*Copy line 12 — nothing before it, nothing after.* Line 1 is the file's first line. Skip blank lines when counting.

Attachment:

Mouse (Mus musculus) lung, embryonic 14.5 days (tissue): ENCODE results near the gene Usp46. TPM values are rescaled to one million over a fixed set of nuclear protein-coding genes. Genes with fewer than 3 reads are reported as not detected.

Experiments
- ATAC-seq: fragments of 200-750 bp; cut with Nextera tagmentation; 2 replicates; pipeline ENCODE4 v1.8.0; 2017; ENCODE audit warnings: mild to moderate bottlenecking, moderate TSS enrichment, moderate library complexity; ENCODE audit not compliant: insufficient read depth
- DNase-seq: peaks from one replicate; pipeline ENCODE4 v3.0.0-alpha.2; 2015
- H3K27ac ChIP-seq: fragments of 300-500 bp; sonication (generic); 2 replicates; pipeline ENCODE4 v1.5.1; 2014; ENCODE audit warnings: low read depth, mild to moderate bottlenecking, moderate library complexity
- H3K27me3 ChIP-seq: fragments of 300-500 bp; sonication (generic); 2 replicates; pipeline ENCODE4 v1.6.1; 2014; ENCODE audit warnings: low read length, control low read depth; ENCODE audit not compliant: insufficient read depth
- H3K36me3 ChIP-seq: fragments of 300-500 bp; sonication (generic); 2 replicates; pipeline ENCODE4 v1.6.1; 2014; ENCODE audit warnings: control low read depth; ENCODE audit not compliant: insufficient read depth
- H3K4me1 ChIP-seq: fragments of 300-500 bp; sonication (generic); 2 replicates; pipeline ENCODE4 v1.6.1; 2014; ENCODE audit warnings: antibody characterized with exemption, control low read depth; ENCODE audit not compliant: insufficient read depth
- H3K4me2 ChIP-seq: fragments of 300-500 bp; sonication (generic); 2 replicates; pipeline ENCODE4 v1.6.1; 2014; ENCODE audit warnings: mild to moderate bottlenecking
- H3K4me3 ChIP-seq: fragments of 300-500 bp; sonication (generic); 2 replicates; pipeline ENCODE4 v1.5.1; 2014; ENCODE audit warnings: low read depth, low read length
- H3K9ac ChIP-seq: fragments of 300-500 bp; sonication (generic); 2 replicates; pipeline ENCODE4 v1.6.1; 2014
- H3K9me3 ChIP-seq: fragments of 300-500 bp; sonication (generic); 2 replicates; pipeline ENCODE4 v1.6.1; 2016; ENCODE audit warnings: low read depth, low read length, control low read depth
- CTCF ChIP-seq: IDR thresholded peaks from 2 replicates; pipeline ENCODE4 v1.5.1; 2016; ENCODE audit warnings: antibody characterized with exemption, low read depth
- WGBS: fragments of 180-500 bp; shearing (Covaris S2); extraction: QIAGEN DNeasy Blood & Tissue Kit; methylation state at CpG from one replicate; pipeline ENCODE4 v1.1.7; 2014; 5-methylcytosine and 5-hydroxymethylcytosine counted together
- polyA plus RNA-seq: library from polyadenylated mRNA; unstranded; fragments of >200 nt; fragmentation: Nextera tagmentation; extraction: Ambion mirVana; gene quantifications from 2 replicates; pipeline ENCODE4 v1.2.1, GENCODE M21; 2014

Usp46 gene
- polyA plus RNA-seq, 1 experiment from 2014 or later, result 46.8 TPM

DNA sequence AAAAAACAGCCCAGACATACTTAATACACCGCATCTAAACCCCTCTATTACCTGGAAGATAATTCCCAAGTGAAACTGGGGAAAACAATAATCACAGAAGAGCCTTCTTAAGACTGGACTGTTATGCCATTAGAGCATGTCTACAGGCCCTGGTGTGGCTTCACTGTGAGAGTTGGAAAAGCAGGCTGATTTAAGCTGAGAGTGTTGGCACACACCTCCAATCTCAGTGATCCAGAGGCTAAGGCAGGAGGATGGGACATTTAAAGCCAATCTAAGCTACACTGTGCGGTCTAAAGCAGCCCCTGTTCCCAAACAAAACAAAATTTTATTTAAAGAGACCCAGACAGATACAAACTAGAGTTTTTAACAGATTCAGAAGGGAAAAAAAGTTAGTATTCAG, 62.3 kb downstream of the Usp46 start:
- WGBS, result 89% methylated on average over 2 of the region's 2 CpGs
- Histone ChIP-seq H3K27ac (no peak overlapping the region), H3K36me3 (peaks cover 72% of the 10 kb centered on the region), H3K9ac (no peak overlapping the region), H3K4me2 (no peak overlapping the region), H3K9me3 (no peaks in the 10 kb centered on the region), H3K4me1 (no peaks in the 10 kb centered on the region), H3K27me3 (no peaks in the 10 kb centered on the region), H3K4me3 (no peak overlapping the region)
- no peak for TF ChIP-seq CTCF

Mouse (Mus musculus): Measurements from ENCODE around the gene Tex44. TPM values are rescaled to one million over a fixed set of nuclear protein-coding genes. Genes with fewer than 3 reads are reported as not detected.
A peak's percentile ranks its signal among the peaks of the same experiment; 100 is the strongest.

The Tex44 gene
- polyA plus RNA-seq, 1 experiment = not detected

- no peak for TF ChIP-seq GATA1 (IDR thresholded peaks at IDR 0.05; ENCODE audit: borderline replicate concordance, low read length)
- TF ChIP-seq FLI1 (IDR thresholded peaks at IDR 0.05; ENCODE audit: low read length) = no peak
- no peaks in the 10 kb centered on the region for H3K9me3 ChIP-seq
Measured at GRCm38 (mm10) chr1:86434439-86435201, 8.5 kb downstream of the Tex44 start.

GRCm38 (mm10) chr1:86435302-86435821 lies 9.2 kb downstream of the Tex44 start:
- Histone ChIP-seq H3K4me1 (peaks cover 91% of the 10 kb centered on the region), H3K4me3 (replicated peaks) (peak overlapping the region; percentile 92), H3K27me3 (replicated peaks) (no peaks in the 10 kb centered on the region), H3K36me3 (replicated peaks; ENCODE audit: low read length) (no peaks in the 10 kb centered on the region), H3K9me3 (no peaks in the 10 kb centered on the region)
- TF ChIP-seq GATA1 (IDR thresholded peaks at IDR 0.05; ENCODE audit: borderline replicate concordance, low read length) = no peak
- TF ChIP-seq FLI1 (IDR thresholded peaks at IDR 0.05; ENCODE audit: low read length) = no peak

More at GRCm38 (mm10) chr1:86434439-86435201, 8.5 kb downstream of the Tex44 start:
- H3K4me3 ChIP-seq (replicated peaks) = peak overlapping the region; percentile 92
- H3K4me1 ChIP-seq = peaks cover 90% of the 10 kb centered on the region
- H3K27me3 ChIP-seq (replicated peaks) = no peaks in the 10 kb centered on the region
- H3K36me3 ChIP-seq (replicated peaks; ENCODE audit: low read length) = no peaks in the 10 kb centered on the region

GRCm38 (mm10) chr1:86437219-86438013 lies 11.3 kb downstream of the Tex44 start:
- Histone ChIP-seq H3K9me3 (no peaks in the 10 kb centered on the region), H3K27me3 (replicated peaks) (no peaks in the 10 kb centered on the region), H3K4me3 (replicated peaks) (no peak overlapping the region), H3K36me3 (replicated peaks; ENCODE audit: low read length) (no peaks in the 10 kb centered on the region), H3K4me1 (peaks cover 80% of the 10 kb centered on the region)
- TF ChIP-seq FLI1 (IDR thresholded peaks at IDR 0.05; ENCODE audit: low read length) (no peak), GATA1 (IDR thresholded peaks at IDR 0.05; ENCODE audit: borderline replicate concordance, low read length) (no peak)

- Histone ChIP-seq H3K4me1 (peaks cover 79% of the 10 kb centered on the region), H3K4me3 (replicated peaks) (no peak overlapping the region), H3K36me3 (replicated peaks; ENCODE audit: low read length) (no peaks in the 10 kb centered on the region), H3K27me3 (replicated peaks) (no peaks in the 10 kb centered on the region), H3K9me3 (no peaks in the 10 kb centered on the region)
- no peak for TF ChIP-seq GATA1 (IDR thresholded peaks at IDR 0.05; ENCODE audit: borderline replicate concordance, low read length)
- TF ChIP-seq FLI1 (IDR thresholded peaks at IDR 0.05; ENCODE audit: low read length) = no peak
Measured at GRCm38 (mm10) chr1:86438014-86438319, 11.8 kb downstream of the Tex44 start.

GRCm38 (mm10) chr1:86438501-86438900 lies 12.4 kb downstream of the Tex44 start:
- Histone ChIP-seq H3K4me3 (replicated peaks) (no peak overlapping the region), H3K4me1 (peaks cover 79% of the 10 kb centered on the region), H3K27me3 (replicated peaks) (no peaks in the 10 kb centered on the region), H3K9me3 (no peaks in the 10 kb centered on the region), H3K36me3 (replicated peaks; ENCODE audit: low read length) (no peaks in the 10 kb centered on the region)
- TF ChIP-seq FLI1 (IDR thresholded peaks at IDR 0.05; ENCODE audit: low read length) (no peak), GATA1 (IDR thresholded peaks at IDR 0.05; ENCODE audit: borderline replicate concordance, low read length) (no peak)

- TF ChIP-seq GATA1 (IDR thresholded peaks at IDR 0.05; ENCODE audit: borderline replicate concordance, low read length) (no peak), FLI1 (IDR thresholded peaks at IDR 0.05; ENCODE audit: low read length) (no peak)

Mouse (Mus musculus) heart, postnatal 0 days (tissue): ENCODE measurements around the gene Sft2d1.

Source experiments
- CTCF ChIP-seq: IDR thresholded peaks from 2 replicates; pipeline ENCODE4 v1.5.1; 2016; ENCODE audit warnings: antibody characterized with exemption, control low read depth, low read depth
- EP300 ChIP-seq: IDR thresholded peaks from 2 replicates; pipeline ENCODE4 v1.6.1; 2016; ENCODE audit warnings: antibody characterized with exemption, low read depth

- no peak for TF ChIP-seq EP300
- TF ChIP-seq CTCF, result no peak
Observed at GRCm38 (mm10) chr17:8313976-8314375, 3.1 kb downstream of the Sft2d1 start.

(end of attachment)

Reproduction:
- H3K9me3 ChIP-seq: fragments of 300-500 bp; sonication (generic); 2 replicates; pipeline ENCODE4 v1.6.1; 2016; ENCODE audit warnings: low read depth, low read length, control low read depth